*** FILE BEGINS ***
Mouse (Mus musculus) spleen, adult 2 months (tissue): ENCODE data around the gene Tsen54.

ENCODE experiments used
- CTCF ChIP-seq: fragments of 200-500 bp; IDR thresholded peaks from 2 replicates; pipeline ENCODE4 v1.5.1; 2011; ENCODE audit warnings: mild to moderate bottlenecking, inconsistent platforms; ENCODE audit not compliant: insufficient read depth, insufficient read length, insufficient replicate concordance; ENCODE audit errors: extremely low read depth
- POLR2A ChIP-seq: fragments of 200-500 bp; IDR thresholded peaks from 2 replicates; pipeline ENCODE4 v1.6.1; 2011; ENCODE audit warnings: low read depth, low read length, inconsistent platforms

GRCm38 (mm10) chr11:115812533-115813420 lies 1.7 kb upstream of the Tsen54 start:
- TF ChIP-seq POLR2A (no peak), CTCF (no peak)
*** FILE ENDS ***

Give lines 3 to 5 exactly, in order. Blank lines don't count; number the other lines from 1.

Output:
- CTCF ChIP-seq: fragments of 200-500 bp; IDR thresholded peaks from 2 replicates; pipeline ENCODE4 v1.5.1; 2011; ENCODE audit warnings: mild to moderate bottlenecking, inconsistent platforms; ENCODE audit not compliant: insufficient read depth, insufficient read length, insufficient replicate concordance; ENCODE audit errors: extremely low read depth
- POLR2A ChIP-seq: fragments of 200-500 bp; IDR thresholded peaks from 2 replicates; pipeline ENCODE4 v1.6.1; 2011; ENCODE audit warnings: low read depth, low read length, inconsistent platforms

GRCm38 (mm10) chr11:115812533-115813420 lies 1.7 kb upstream of the Tsen54 start: